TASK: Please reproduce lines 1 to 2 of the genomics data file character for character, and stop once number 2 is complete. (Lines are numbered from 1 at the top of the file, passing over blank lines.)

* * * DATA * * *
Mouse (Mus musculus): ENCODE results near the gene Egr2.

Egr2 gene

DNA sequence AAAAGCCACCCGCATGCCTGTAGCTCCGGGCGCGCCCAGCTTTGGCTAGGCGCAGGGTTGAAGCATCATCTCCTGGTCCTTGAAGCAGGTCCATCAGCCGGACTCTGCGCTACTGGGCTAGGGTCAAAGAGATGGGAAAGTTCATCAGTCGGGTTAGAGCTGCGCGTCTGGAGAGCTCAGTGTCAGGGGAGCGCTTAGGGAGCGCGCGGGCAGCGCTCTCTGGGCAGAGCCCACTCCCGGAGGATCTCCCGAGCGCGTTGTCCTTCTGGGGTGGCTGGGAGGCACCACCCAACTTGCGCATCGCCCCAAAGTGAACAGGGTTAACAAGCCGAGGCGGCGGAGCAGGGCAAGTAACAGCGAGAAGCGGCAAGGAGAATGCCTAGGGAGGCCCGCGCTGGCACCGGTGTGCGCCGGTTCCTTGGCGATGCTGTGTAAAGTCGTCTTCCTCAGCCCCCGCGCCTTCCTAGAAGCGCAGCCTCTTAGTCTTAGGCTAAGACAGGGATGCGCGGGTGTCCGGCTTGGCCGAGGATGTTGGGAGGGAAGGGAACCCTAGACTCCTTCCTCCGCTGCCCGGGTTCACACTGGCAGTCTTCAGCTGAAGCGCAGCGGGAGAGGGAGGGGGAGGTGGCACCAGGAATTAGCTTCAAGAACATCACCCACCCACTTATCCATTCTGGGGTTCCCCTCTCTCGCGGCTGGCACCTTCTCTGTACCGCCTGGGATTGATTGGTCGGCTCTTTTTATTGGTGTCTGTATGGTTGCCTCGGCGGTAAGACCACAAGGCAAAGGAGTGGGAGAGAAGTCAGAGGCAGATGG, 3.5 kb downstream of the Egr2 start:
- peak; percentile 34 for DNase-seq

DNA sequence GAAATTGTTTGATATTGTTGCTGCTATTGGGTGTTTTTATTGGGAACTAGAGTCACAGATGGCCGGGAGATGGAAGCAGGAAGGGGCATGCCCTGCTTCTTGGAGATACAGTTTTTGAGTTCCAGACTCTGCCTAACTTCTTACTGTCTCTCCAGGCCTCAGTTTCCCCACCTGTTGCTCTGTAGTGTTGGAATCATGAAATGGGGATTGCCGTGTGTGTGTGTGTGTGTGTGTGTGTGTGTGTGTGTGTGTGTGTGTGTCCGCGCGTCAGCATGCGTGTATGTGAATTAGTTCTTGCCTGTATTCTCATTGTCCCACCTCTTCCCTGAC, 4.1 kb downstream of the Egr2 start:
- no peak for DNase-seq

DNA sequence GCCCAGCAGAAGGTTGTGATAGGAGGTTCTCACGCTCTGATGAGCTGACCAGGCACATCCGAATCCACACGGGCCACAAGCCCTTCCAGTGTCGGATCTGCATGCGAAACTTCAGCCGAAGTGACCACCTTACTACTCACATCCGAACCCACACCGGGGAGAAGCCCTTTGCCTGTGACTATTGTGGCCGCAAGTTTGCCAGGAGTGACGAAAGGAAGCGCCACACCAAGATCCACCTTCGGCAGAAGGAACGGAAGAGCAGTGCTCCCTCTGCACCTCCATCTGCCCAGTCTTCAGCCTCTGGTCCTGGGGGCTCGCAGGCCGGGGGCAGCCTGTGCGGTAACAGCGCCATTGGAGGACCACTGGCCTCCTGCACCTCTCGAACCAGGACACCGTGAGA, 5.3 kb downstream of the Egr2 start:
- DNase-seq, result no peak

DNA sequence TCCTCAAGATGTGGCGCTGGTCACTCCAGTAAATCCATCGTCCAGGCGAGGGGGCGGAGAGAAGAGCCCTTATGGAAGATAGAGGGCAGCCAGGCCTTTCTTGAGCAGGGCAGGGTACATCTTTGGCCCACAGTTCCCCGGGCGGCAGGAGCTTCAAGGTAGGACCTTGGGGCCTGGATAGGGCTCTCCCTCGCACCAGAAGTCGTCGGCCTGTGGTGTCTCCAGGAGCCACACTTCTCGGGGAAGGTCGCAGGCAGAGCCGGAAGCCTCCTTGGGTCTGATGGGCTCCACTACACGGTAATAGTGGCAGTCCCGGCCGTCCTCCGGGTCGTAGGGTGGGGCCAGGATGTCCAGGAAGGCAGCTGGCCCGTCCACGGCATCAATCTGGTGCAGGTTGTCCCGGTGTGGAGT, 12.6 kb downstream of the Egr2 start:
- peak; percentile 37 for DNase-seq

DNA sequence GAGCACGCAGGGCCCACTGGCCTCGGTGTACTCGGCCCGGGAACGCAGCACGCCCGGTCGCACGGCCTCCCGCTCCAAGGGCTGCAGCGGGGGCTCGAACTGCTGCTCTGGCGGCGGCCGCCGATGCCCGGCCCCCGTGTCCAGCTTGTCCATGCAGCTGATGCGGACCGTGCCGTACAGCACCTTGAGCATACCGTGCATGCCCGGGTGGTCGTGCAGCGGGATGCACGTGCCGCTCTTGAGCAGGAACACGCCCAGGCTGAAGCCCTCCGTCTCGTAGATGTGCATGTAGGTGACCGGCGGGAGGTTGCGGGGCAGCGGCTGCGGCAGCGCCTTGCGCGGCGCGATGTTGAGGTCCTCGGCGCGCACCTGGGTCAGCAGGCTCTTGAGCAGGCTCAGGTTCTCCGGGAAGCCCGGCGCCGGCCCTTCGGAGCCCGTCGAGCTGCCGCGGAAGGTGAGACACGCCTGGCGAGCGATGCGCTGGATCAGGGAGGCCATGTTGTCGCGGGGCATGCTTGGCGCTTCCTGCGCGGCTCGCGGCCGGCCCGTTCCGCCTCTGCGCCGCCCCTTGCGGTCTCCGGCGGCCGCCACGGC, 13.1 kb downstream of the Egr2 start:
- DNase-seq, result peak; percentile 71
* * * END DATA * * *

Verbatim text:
Mouse (Mus musculus): ENCODE results near the gene Egr2.

Egr2 gene